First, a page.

Monday, June 28, 2010
Russell Branyan had a whirlwind day, apparently getting to Miller Park just in time for the game, and he was in uniform and on deck as the final out was made. Realistically, the only chance Branyan would have had to help the Mariners win this game would have been to hit solo homers all four times he came to the plate. The Mariners scratched out all of five hits and one walk. It wasn't exactly a recipe for winning. It definitely was the recipe for a 3-0 loss to a no-name pitcher, however (turns out he does have a name, and it's Chris Narveson). I was out most of Sunday, so you'll find the amount of text here directly correlates with the amount of Mariner hits in the game.
-- Jason Vargas had the kind of start you'd expect from a back-end starter, which wouldn't be such a big deal if the Mariners weren't so used to depending on him to put a good line out thehre every five days. He's usually a lot more efficient than 88 pitches in five innings.
That said, much like Doug Fister the night before, he didn't bury the team. He may not have been efficient with his pitches, but he still only gave up three runs. He was tagged on his second pitch of the game, which went for a Rickie Weeks home run that gave the Brewers a 1-0 lead they never lost. He gave up a leadoff single to Casey McGehee in the second, but stranded him there. In the third, he gave up a one-out double to Weeks, but stranded him there. It wasn't so well in the fifth, though, as Vargas walked Alcides Escobar to lead off. One out later, Weeks singled to move Escobar to third, but Weeks was thrown out trying to stretch it into a double. Corey Hart then bounced a ball over the wall in left to score Escobar and make it 2-0. Prince Fielder then singled hard through the right side that scored Hart and capped the scoring at 3-0.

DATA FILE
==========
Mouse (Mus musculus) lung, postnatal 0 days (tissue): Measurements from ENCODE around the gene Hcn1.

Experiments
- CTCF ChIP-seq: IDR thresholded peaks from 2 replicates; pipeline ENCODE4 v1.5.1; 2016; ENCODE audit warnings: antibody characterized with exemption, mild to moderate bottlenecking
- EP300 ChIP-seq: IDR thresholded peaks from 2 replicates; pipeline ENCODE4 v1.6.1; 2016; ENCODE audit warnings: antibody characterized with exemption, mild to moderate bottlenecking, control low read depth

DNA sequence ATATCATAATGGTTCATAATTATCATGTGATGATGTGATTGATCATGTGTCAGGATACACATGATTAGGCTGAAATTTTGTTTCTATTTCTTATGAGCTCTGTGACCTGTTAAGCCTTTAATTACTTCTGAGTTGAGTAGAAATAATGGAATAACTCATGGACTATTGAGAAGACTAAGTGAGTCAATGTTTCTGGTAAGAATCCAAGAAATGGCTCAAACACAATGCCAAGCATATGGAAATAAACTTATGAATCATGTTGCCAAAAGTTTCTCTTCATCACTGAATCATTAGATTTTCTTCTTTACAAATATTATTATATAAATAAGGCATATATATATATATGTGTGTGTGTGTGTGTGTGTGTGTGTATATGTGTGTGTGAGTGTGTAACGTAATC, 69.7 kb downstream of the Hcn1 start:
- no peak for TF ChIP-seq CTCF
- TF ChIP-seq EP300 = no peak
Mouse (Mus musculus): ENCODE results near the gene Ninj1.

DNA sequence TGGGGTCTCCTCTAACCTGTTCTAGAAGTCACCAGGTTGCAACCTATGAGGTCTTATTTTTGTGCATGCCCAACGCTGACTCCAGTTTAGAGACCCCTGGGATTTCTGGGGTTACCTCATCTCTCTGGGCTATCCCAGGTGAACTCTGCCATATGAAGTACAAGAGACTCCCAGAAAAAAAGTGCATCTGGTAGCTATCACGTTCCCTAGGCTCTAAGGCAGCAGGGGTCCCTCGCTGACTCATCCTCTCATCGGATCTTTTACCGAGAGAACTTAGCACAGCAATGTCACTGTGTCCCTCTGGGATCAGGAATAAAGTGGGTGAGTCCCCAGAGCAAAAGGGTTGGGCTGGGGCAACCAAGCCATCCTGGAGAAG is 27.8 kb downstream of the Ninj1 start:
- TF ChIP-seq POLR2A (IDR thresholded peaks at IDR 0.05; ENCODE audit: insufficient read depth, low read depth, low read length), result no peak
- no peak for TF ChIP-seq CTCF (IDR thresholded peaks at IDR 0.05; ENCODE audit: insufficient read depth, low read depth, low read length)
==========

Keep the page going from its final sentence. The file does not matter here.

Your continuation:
the first man out of the bullpen will be discussed in the entries. Sean White threw a scoreless eighth inning. He gave up a leadoff single to Carlos Gomez, but got a double-play ball with the next hitter. He then gave up a triple to Joe Inglett, but got Weeks to somehow ground out. I say somehow because Weeks had a four-hit day.
-- the bullpen rest bulletin: Pauley and White threw in this game and will have a day of rest going into Tuesday's game. Brian Sweeney and Brandon League will have two days of rest, and Chad Cordero, Garrett Olson, and David Aardsma will have three days of rest.
-- as for hitting, the Mariners had five total hits. This was one of those games where the Mariners went 0-for-5 with runners in scoring position, which is almost more damning for the number five than the number zero in the stat. Other than the pitchers, four of eight Mariners went hitless.
-- now, the Ichiro/Figgins stat. Figgins got the only hit of the two, and neither scored. The Mariners remain 10-5 when both players score and 13-22 when both collect hits.
1) Jose Lopez
He had two of the Mariners' five hits. He is now hitting .244. Let's hope the presence of Russell Branyan in the lineup ends up helping him, and hopefully that helps the power hitting as well.
2) Chone Figgins
He went 1-for-4 and stole his 21st base of the season. For as bad as he's been on offense this season, the steals appear to still be there as he's on pace to match or break his mark of 42 stolen bases last season.
3) David Pauley
He made his Mariner debut, throwing two shutout innings. He walked three guys, sure, but since the offense was so awful, the bar isn't set very high for the gameballs.
When a lot of the team sucks equally and it's hard to pick a goat, that's when you go for the leaders, and Ichiro went 0-for-4, ergo he's the goat. He is now 102-for-306 (.333) on the season, putting him on pace for 220 hits.
Lee. Hughes. Tomorrow.